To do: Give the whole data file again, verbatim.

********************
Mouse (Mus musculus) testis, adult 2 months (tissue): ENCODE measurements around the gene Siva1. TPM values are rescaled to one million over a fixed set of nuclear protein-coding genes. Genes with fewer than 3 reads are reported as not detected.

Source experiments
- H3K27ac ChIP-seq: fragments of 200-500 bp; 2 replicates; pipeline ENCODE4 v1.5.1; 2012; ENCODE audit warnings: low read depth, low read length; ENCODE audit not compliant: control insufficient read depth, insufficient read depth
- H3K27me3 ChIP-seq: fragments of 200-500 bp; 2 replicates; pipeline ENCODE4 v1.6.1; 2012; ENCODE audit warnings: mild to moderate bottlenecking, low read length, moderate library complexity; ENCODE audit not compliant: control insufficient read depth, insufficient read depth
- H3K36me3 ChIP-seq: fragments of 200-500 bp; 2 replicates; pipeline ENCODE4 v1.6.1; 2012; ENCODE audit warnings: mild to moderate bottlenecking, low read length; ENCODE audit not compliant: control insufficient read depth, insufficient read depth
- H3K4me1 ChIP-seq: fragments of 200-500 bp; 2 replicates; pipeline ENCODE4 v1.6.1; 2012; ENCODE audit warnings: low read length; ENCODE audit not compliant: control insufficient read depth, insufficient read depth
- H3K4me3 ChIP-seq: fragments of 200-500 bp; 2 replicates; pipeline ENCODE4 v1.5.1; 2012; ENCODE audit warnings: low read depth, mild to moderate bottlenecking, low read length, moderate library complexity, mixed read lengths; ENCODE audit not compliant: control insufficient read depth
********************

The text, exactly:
Mouse (Mus musculus) testis, adult 2 months (tissue): ENCODE measurements around the gene Siva1. TPM values are rescaled to one million over a fixed set of nuclear protein-coding genes. Genes with fewer than 3 reads are reported as not detected.

Source experiments
- H3K27ac ChIP-seq: fragments of 200-500 bp; 2 replicates; pipeline ENCODE4 v1.5.1; 2012; ENCODE audit warnings: low read depth, low read length; ENCODE audit not compliant: control insufficient read depth, insufficient read depth
- H3K27me3 ChIP-seq: fragments of 200-500 bp; 2 replicates; pipeline ENCODE4 v1.6.1; 2012; ENCODE audit warnings: mild to moderate bottlenecking, low read length, moderate library complexity; ENCODE audit not compliant: control insufficient read depth, insufficient read depth
- H3K36me3 ChIP-seq: fragments of 200-500 bp; 2 replicates; pipeline ENCODE4 v1.6.1; 2012; ENCODE audit warnings: mild to moderate bottlenecking, low read length; ENCODE audit not compliant: control insufficient read depth, insufficient read depth
- H3K4me1 ChIP-seq: fragments of 200-500 bp; 2 replicates; pipeline ENCODE4 v1.6.1; 2012; ENCODE audit warnings: low read length; ENCODE audit not compliant: control insufficient read depth, insufficient read depth
- H3K4me3 ChIP-seq: fragments of 200-500 bp; 2 replicates; pipeline ENCODE4 v1.5.1; 2012; ENCODE audit warnings: low read depth, mild to moderate bottlenecking, low read length, moderate library complexity, mixed read lengths; ENCODE audit not compliant: control insufficient read depth